Six million parliamentary speeches. ParlSpeech V2 contains 6.3 million parliamentary speeches from nine countries: Austria, the Czech Republic, Germany, Denmark, the Netherlands, New Zealand, Spain, Sweden, and the United Kingdom. The dataset, created by political scientists Christian Rauh and Jan Schwalbach, includes the full text of each speech, plus the date, speaker, and the speaker’s party. Related: Roll call votes from the European Parliament’s first six terms (1979–2009). [h/t Robert Stelzle]
COVID-19 preprints. Preprints — academic papers published online before they’ve gone through traditional peer review — have become a common way for scientists to disseminate their coronavirus-related findings. So researchers Nicholas Fraser and Bianca Kramer have begun compiling a dataset of more than 6,000 COVID-19 preprints. For each paper, the dataset includes the title, abstract, DOI, date posted, and the hosting repository (such as medRxiv, the most common so far).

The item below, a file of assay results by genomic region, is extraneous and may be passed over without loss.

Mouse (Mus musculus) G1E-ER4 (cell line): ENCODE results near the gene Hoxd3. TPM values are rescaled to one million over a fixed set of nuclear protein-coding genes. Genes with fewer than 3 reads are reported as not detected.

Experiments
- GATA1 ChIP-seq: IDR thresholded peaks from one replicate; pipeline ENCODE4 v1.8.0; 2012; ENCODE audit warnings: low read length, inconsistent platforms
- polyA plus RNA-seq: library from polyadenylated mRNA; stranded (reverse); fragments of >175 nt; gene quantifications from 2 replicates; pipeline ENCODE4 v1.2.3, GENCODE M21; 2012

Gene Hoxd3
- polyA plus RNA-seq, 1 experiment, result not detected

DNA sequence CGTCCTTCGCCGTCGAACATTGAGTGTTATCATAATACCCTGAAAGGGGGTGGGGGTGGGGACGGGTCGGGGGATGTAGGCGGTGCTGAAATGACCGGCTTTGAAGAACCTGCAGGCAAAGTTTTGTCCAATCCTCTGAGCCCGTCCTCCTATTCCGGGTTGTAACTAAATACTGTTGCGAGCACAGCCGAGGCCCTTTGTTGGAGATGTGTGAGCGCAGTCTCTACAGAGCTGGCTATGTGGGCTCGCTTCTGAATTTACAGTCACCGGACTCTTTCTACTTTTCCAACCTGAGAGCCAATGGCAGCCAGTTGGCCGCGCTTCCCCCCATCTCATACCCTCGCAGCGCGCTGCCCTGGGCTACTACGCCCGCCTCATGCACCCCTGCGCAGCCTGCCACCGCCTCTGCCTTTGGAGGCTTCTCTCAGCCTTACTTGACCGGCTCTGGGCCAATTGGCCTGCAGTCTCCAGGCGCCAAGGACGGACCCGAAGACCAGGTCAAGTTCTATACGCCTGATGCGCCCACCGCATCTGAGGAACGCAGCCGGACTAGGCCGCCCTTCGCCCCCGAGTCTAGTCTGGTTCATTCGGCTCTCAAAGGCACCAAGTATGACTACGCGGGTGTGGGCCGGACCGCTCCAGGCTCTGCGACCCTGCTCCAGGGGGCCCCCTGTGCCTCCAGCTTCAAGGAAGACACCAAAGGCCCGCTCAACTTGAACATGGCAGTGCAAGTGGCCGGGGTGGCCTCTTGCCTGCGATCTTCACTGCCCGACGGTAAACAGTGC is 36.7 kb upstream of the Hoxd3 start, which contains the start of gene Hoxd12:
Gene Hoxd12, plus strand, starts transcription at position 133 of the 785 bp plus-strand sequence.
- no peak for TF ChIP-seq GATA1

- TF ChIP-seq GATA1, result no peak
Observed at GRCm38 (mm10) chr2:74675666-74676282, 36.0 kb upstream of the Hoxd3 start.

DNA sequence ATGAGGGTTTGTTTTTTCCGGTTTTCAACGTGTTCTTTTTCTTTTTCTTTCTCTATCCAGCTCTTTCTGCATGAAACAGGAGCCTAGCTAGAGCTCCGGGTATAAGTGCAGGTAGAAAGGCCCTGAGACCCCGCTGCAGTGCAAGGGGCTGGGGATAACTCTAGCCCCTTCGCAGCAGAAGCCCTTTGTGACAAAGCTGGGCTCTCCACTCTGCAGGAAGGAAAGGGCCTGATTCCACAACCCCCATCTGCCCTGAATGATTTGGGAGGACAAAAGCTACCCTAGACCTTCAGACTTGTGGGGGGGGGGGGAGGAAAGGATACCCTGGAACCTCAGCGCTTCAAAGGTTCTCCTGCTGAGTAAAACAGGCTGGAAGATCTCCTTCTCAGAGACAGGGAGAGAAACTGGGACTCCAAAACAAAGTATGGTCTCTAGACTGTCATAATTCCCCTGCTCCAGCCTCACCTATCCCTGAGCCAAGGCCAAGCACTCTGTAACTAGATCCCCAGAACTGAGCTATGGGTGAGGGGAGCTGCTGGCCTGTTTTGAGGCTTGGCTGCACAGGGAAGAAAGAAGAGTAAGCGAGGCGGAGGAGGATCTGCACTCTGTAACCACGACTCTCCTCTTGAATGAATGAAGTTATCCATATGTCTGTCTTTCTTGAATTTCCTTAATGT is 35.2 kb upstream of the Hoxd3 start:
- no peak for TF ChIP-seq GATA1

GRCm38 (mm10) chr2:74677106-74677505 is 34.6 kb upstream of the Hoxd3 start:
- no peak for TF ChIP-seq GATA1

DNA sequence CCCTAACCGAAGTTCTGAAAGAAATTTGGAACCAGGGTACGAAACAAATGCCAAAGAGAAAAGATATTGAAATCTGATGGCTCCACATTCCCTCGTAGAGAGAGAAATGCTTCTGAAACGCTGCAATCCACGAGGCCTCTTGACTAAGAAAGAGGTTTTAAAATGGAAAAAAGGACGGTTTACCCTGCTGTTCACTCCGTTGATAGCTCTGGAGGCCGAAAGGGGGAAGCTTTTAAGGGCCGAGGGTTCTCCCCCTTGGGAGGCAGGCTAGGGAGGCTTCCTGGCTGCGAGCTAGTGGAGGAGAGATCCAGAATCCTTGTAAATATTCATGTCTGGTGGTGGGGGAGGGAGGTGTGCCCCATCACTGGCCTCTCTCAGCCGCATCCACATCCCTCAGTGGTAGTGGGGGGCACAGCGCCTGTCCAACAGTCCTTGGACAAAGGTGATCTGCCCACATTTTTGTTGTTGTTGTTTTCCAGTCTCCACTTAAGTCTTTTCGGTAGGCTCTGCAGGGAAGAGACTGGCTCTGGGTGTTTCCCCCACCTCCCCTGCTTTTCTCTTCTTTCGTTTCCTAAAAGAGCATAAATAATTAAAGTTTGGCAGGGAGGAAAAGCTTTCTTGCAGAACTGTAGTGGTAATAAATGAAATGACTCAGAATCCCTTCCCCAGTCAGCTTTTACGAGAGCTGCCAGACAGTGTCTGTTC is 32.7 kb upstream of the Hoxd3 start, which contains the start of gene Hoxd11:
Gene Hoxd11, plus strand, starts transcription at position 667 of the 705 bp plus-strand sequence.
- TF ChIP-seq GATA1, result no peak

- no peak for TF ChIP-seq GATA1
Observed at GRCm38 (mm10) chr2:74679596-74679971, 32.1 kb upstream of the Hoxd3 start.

Mobility indicators. Tech companies have repurposed some of the data they collect from you into explorable, downloadable datasets that estimate the degree to which movement patterns have (or haven’t) changed in recent months. Among them: Apple, which is quantifying requests for directions; Google, which is counting visits to places such as grocery stores and transit station; and Descartes Labs, which is tracking smartphone movements. Related: Sociologist Kieran Healy recently found and explained a curious February 17 spike in Apple’s data. [h/t Hillary Hartley]
US retail. Since the 1950s, the US Census Bureau has conducted monthly surveys of retail and food-services industries. The results — which estimate sales and inventory numbers by subsector — are available as machine-readable data going back to 1992. The next release is scheduled for May 15. [h/t Giuseppe Sollazzo]
Poems by kids. PoKi is “a corpus of 61,330 poems written by children from grades 1 to 12,” scraped with permission from a Scholastic website. The dataset includes each poem’s title, text, and character count, plus the author’s first name and grade. Noteworthy: “PoKi is made freely available for research with the condition that the research be used for the benefit of children.”